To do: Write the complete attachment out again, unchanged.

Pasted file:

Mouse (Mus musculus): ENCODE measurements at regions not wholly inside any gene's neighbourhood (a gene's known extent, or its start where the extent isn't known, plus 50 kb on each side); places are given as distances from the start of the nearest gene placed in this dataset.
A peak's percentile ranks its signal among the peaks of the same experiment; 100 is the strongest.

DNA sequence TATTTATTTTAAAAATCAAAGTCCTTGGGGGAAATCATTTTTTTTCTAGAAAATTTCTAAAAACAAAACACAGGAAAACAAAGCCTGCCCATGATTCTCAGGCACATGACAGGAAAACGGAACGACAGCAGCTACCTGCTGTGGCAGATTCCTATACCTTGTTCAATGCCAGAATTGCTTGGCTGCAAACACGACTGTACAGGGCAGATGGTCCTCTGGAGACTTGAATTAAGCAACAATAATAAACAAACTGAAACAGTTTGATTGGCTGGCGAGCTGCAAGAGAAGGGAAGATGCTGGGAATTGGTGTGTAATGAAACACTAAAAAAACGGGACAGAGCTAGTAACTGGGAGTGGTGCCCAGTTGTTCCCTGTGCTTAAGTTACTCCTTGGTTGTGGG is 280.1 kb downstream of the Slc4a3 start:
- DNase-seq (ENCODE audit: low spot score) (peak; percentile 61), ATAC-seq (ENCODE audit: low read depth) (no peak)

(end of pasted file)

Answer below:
Mouse (Mus musculus): ENCODE measurements at regions not wholly inside any gene's neighbourhood (a gene's known extent, or its start where the extent isn't known, plus 50 kb on each side); places are given as distances from the start of the nearest gene placed in this dataset.
A peak's percentile ranks its signal among the peaks of the same experiment; 100 is the strongest.

DNA sequence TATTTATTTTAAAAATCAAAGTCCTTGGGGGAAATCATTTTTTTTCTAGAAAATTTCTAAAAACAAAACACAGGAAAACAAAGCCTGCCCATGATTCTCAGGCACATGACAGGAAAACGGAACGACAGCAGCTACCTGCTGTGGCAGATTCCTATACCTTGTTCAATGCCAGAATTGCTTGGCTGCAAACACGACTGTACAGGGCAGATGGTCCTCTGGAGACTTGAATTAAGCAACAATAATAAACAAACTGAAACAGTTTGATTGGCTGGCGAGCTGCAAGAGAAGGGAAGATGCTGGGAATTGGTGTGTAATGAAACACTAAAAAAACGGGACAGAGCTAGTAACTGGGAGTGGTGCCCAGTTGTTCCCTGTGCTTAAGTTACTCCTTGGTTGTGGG is 280.1 kb downstream of the Slc4a3 start:
- DNase-seq (ENCODE audit: low spot score) (peak; percentile 61), ATAC-seq (ENCODE audit: low read depth) (no peak)